TERFs and “Transtrenders”: Gatekeeping in the Queer Community

| November 7, 2017 | 0 Comments

While the LGBT community has made great strides, especially in the last decade, for securing rights and privileges in society and policy, the community is falling apart because of the harmful rhetoric from anti-trans queer people, such as TERFs. It’s painful to watch as people who should be standing together are instead attacking one another, aided by the Internet’s capability for broadcasting information to a wide audience.

Some background information: TERF stands for Trans Exclusionary Radical Feminist. Most TERFs are (cisgender) women, many of whom are queer themselves. While much of their rhetoric focuses on feminism and empowering women, there is also a nasty side of transphobia. Despite the fact that many are also members of the LGBT community, TERFs routinely harass and attack trans women, claiming that they are men in disguise trying to infiltrate women-only spaces. Many also believe that trans men are just confused butch lesbians with internalized misogyny, who only rejected their femininity because of their own self-hatred.

It’s disheartening to see such a split in the queer community. Part of the message of Pride is acceptance and love for all; after all, the Stonewall riots and many of the first gay pride movements were started by trans women, primarily trans women of color. Transgender people have always had their place in the gay community, as activists, as victims, and as community leaders. Why, then, is a faction of the LGB community rejecting those they should be unified with?

photo credit: Demmer S Do Not Block Gate via photopin (license)

photo credit: Demmer S Do Not Block Gate via photopin (license)

This phenomenon is often described as “gatekeeping”: some members of the community decide that there are certain criteria for queer and trans people to really “count” as part of the community. This pops up in TERF rhetoric (trans people are just lying about their gender to gain certain privileges), in the trans community itself (only trans people with certain types of dysphoria are “valid” and anyone else is a “trender”), and from gay men against women in the community (gay men were the real victims, and lesbians and queer women are just an afterthought). When the community should be working together to increase visibility and campaign for policy changes, it succumbs to infighting and aggressive rhetoric from all sides.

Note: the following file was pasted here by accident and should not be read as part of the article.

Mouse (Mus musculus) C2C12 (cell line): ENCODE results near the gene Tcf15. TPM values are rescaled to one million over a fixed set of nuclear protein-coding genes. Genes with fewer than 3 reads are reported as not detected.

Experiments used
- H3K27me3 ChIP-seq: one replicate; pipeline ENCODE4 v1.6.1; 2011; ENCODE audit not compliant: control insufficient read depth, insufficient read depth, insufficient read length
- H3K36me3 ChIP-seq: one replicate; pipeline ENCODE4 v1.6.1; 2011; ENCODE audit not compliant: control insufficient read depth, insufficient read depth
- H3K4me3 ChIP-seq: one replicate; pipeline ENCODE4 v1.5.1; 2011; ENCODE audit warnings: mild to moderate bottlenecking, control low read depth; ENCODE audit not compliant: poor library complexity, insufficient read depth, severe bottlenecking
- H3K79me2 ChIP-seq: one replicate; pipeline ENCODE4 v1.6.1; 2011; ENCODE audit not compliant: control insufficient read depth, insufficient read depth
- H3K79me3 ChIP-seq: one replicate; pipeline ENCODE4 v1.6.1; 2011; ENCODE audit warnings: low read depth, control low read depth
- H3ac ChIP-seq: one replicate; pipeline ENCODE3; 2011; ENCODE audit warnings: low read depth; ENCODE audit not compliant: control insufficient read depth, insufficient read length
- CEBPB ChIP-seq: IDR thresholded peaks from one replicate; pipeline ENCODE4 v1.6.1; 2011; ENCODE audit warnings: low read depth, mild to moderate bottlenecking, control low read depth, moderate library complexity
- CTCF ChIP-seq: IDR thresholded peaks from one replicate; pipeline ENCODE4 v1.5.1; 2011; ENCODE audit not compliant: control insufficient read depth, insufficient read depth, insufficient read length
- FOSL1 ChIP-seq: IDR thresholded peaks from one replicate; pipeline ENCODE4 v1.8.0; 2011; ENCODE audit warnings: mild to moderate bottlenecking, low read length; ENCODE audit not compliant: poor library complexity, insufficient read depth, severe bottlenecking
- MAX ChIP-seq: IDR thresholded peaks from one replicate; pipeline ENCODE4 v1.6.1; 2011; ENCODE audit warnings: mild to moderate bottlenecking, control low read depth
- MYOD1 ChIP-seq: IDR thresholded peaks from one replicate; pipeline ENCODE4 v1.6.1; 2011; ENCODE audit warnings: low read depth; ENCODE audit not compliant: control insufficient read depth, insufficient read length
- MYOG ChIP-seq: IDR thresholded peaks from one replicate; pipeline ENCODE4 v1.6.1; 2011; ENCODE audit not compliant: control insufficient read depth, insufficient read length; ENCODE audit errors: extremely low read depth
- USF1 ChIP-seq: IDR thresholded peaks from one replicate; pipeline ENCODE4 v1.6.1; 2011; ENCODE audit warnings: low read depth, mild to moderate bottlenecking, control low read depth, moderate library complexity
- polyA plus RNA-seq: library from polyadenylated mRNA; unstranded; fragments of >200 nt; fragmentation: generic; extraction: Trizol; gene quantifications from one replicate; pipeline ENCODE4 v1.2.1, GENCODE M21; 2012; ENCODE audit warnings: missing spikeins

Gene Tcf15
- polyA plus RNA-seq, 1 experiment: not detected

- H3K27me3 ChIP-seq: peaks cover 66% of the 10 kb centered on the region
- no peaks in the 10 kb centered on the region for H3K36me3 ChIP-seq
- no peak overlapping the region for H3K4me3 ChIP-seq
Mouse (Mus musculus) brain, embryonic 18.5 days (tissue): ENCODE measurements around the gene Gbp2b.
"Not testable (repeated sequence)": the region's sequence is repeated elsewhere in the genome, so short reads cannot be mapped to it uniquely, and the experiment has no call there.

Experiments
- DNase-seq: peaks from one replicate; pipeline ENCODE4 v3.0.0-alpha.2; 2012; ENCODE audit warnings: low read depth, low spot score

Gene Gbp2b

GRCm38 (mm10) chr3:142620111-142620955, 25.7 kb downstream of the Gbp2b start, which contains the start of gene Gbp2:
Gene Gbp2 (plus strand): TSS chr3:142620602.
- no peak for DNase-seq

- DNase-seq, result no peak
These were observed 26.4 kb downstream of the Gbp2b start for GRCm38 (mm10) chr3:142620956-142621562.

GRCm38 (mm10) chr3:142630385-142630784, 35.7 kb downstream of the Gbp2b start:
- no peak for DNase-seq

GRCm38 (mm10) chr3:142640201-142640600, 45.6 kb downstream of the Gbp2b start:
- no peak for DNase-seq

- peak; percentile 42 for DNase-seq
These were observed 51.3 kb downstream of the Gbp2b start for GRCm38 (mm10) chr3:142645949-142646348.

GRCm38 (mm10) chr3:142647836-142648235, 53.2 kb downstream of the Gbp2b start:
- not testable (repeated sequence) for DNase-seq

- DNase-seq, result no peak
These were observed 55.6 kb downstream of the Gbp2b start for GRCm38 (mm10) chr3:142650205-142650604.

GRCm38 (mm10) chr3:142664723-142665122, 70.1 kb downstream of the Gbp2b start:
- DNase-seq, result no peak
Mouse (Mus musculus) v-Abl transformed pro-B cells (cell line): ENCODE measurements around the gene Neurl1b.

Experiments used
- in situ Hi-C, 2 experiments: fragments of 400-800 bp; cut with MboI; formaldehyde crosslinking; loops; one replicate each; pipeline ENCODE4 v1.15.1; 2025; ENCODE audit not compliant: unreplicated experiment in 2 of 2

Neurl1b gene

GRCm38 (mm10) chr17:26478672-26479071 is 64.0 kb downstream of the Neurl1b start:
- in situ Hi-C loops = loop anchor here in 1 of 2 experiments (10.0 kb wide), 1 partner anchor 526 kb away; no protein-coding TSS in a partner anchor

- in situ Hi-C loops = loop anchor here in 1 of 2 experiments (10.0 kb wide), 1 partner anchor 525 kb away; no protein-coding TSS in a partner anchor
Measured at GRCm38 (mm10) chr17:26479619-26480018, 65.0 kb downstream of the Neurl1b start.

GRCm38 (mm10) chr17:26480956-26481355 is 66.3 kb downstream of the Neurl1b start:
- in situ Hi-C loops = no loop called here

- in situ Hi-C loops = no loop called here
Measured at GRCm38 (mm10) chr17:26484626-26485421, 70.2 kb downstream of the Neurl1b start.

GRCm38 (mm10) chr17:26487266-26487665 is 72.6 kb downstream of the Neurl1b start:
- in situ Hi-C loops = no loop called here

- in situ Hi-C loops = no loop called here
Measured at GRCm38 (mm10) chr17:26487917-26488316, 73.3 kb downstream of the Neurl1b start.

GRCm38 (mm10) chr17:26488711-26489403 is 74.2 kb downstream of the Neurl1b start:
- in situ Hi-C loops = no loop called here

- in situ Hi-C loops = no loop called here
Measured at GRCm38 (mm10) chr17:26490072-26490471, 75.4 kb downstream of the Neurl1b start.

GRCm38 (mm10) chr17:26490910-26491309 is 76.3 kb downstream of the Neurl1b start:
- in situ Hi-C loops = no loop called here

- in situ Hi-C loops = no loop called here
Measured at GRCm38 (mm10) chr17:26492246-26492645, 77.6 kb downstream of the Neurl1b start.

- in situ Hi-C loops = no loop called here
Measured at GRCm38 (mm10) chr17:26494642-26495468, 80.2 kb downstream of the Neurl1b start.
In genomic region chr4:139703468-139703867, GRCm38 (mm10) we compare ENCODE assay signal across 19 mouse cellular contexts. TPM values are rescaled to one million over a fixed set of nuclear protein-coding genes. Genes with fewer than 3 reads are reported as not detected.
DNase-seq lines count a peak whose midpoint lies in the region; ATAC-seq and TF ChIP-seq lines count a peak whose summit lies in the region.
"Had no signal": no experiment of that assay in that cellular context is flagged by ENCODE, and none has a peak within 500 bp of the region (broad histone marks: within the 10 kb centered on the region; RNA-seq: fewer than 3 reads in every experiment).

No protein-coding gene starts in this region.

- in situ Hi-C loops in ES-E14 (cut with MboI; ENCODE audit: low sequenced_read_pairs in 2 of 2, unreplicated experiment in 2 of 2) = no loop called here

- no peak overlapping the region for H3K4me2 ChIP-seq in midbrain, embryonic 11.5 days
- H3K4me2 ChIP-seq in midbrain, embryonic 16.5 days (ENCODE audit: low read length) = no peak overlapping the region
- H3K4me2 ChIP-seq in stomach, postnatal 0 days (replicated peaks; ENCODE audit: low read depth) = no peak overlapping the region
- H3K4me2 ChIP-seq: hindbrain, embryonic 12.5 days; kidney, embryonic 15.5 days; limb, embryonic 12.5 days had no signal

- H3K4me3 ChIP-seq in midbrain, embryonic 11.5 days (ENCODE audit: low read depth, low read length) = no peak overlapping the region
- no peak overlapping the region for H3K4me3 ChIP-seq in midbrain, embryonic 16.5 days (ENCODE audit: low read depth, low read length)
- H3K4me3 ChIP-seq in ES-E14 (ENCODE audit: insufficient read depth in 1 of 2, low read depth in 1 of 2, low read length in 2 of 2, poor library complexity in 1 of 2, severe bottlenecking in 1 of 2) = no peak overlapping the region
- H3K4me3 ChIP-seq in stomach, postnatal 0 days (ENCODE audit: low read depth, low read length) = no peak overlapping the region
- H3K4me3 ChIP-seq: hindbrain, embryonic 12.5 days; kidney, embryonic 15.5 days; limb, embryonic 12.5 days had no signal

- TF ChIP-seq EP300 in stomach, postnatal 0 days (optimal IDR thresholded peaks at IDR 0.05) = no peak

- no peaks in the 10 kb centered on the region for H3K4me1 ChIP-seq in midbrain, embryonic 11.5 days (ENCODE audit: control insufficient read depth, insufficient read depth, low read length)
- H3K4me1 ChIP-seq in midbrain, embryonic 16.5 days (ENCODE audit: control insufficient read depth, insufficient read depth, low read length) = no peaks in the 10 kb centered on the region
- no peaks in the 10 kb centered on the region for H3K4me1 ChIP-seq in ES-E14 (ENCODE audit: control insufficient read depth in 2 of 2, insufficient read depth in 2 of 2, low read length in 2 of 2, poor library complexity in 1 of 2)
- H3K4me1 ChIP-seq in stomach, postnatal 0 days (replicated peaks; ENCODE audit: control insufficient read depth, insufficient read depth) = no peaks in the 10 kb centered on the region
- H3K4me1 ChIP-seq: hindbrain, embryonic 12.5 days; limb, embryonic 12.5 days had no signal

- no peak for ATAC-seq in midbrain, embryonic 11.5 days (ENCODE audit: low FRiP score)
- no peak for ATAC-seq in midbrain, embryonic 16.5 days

According to TERFs, I suffer from internalized misogyny, and my own hatred of women is what pushed me to identify as male instead of as a butch lesbian. They couldn’t be more wrong. I was a feminist before my transition and I am a feminist now, and my identification as male doesn’t stop me from lifting up the women around me and using the male privilege I am sometimes afforded to allow their voices to shine through. Not to mention I’ve never been a lesbian in my life, as a proud bisexual whose orientation hasn’t changed like my gender identity has.

According to TERFs, I should belong in women-only spaces despite my “deviation”, regardless of whether I feel comfortable in such a situation. And according to TERFs, trans women, especially queer trans women, are foreign invaders in such spaces and are trying to “trick” cisgender lesbians into sleeping with them.

Out of the entire LGBT community, I think trans women have suffered the most. They routinely deal with transmisogyny and the threat of death for daring to keep their identity a secret from their partners, on top of the attacks they face from cis women for their assigned gender at birth.

TERFs, and gatekeepers in general, need to realize that we are stronger together than torn apart by infighting. Gatekeeping is just a step backwards, giving those fighting against the LGBT community a foothold to invalidate and oppress marginalized identities even more than they already do. If we want to accomplish the change we need, we have to stand with our trans sisters and the rest of the community and let society see that we are strong and we deserve the same basic human rights as anyone else.

featured photo credit: tedeytan 2017.06.06 Pride DC People and Places, Washington DC USA 6072 via photopin (license)

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Category: featured, Reflections, Social Activism, The (Sex)es

Charlie Scanlan

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Charlie is a journalism major in the College of Communication.

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